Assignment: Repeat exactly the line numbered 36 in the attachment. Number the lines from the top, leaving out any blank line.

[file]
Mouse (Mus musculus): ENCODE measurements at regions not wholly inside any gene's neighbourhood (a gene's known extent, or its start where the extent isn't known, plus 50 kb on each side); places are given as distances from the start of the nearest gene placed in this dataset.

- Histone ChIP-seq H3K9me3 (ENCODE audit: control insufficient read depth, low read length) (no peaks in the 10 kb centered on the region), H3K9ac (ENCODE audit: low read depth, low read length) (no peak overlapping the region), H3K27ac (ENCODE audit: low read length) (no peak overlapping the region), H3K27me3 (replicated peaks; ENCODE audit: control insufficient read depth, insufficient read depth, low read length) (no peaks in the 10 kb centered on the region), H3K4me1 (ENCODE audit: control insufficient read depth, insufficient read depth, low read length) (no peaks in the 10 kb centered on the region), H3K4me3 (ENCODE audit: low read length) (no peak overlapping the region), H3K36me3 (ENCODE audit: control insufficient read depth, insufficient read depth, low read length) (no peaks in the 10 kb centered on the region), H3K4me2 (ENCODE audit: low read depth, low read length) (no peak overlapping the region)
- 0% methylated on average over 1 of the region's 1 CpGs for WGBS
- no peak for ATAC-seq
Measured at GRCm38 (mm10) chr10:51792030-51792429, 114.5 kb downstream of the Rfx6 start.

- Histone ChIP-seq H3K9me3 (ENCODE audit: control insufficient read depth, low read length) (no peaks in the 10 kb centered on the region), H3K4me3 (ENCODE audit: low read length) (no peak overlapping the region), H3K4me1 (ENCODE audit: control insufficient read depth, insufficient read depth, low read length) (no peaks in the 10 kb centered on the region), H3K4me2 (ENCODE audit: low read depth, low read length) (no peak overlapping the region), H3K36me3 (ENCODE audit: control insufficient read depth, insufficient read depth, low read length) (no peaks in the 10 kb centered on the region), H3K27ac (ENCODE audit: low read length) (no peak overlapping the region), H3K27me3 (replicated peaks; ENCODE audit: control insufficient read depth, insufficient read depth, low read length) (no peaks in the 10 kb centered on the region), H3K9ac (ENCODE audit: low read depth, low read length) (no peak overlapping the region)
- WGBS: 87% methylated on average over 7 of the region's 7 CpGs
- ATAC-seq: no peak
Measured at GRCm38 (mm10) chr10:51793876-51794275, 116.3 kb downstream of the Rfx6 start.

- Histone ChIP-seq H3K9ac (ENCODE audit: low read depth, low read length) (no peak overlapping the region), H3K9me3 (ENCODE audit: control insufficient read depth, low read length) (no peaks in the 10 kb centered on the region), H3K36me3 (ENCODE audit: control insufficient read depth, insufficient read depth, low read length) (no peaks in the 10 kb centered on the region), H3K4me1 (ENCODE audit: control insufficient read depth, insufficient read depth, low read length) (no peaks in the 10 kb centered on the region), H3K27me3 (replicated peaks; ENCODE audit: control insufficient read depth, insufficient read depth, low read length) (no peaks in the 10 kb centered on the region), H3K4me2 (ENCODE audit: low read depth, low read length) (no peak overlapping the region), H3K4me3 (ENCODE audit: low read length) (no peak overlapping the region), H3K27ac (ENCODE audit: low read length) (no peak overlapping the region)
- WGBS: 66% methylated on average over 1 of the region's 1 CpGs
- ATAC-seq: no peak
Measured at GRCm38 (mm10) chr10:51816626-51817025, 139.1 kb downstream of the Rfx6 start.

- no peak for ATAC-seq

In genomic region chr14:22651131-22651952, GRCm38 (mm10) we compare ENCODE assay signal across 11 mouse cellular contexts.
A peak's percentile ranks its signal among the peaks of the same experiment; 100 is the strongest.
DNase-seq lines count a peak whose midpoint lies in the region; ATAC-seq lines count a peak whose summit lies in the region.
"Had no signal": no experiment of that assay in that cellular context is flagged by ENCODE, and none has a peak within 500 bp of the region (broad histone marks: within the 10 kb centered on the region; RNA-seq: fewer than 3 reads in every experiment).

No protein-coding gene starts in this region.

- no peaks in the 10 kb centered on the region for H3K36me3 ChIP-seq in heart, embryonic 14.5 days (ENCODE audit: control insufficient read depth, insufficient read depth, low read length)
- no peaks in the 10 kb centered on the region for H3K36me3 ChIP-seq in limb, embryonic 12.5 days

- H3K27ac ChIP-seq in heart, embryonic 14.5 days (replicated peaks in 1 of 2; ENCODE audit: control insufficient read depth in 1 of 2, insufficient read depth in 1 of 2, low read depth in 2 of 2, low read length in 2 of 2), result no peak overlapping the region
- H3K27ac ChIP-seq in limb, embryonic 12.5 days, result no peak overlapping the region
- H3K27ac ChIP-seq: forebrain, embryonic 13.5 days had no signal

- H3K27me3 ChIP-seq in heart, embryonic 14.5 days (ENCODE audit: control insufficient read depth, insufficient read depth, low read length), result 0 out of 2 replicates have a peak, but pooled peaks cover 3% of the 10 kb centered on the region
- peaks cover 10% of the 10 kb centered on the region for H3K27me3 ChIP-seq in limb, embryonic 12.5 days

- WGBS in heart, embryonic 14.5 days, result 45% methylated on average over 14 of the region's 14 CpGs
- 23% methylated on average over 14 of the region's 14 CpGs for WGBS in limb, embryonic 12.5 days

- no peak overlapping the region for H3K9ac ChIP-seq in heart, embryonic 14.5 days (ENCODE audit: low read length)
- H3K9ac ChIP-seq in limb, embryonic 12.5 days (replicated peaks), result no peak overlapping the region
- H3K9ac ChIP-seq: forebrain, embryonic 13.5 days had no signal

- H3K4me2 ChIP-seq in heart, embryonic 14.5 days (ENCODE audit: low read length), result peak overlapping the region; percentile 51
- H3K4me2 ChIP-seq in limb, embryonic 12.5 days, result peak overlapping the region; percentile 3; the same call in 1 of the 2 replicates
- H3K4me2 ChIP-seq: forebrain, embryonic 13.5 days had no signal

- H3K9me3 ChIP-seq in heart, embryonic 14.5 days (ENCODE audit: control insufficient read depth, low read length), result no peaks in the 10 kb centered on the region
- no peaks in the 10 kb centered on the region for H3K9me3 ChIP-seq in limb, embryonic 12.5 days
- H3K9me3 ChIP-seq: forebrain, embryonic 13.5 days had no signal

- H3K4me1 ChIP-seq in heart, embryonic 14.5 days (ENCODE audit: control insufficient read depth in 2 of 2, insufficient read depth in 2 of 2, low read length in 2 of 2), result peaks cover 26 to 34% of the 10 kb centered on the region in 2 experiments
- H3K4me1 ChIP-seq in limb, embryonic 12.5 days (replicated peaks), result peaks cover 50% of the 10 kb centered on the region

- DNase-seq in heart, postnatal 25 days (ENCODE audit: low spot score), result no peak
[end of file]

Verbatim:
- no peaks in the 10 kb centered on the region for H3K9me3 ChIP-seq in limb, embryonic 12.5 days